nojoes (4)Mike Tierney and Michael Finehirsch are taking No Joe’s back to basics with not-so-basic pastry. (Photo by Jim Willis. Click to enlarge)


Calling his expansion into the burger business “the biggest business blunder” of his life, Mike Tierney is bringing No Joe’s Café in Red Bank back to its roots.

The owner of the pioneering Broad Street coffeehouse – which opened in depths of the ‘Dead Bank’ days of empty stores and a couple of years ago added ‘Beasty Burgers to the operation – says with burgers no longer in the picture, he wants No Joe’s to return to basics. He’s brought on pastry chef Michael Finehirsch to help him get there.

Tierney says coffee and pastries are a much better fit, and Finehirsch, who studied pastry in France and London and spent time at New York’s Daniel and Bouley before answering an ad from Tierney, is the guy to make it happen.

“We’re building what I like to call a French/American pastry shop,” Finehirsch tells redbangreen’s PieHole. ““If I had my own shop I’d want it to be something like this, so when I saw Mike’s ad we got together.”

nojoes (2)Finehirsch preps a batch of ham and smoked gouda biscuits just out of the oven in the No Joe’s kitchen. (Photo by Jim Willis. Click to enlarge)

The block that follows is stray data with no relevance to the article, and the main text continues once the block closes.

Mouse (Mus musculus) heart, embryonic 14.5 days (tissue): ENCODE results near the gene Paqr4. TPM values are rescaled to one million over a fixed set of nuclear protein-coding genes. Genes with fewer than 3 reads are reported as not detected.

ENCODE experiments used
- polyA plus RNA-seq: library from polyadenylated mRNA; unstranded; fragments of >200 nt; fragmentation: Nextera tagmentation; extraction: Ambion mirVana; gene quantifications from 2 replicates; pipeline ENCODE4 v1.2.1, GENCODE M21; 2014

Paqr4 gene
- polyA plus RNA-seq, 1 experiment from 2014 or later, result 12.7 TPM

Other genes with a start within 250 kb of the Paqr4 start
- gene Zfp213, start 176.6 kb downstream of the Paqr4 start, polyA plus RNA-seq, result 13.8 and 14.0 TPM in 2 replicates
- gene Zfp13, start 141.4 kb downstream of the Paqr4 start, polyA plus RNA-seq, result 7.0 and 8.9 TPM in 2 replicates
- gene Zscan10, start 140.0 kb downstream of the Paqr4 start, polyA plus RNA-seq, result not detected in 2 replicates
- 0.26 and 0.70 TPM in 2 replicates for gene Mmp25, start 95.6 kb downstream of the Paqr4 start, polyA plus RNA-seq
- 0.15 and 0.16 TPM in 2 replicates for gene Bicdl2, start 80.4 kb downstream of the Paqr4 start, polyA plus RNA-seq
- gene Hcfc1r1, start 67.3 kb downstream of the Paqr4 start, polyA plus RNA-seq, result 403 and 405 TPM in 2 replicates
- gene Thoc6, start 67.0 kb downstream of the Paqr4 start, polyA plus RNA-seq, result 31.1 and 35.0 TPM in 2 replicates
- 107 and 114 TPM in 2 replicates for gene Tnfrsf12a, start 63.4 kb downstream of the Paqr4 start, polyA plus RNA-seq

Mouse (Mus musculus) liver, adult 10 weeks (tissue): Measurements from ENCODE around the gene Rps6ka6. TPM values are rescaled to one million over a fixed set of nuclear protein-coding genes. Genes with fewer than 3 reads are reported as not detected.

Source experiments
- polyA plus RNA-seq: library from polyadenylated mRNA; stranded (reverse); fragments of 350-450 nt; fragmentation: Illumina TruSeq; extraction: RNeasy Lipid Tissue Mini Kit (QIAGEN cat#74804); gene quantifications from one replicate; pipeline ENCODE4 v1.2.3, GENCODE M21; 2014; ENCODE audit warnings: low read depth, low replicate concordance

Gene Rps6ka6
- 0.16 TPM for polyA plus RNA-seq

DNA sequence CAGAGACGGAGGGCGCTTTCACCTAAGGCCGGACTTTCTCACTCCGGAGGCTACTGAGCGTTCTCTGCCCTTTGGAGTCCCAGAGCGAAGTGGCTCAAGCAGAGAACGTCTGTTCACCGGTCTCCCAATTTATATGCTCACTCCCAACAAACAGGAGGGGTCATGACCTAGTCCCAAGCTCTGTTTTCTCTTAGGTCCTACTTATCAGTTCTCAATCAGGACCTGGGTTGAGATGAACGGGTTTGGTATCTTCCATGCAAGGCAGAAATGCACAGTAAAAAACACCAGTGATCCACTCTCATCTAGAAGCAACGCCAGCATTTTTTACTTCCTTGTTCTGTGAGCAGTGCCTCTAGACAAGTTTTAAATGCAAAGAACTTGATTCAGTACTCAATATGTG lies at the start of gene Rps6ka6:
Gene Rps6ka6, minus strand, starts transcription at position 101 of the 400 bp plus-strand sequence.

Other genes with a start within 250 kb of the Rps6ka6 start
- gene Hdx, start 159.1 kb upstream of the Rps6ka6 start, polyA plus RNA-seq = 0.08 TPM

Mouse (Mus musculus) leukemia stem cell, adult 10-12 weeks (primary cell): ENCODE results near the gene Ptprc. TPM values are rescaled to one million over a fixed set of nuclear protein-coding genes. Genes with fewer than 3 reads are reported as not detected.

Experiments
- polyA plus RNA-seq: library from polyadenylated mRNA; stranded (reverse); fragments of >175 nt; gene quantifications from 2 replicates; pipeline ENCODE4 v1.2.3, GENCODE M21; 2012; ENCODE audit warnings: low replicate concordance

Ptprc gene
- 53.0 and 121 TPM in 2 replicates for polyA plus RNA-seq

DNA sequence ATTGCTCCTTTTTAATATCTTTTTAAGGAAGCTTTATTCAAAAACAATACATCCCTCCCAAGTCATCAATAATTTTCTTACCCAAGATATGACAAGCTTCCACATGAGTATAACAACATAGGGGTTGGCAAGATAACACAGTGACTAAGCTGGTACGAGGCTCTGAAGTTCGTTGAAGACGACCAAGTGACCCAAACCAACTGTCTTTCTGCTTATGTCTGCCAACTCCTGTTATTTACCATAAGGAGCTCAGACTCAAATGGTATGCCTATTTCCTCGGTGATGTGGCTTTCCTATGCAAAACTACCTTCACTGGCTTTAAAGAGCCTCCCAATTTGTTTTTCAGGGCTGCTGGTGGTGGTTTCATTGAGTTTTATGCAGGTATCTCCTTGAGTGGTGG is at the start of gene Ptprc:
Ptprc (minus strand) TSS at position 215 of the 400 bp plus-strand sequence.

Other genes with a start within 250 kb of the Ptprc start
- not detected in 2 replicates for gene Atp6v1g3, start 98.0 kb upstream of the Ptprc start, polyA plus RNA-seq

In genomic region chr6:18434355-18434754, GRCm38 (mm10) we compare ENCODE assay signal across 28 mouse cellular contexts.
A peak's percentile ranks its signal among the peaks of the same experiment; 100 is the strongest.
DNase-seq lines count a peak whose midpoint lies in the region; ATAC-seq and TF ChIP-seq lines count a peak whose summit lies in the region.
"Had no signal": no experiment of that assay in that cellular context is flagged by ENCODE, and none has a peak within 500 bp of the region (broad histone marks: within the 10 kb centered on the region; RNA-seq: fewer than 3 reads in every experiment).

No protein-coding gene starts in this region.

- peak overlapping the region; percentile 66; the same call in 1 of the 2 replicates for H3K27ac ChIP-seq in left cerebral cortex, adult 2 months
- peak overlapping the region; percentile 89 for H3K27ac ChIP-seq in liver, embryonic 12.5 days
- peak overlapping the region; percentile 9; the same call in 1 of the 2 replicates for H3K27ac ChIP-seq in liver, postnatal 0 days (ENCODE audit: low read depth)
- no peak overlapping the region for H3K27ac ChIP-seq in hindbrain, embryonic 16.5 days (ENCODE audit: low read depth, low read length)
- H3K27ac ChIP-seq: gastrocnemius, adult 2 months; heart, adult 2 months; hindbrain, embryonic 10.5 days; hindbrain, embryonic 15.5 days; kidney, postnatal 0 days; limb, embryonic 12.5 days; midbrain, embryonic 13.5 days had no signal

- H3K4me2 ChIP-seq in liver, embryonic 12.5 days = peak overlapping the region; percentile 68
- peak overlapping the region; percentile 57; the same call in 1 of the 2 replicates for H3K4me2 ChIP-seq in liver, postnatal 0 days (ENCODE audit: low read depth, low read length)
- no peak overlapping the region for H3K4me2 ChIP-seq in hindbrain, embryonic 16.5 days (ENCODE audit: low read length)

Tierney says he knew he needed to make a change.

“After a year, I looked at the numbers and saw that the burgers weren’t working,” he says. “When I knew I was so far off on an avenue that I didn’t belong on with the burger – something that I knew nothing about – I was so unhappy. I brought it to a screeching halt, and I gathered myself to think about different possibilities. And that’s when Michael came and answered my call.”

Tierney is still working on honing the coffee side of the shop.

“I want to do more specialized coffee, with different delivery methods like the pour over. I want to get back to that. We did that for years, and I’m trying to find staff who has those specialized skills.  I’m heading back in that direction with top quality coffee and top quality pastries. It’s a good marriage.”

Even though the pastry pivot has been underway for two months, “we’re really still new,” says Finehirsch.

“My goal is to create an environment like Charlie and the Chocolate Factory, where you open the door and don’t know what to eat first,” he says. “That’s what I want to do here – just stick to what I enjoy doing. I want to do French macaroons and items you wouldn’t typically see. Like with coffee cake, right now I do a regular coffee cake and one with salted caramel.”

Finehirsch says to keep an eye out for breads and, as it starts to get cold out, hot chocolate with homemade marshmallows. “We’ll do something like hot chocolate with a lemon marshmallow with lavender,” he says.

The display case in the front of store points to Tierney and Finehirsch’s tandem goal of turning the shop into a coffee-meets-fine pastry specialty store. Tierney says the scones are Finehirsch’s standout item, and singles out the dried apricot with almond scone and the currant citrus vanilla scone.

Piehole had a taste of the bacon and gruyere corn bread which Finehirsch drizzles with warm bacon drippings. Without a doubt, the sweetness of the corn bread paired with the smokey bacon is a much better accompaniment to a cup of joe than any burger we’ve had.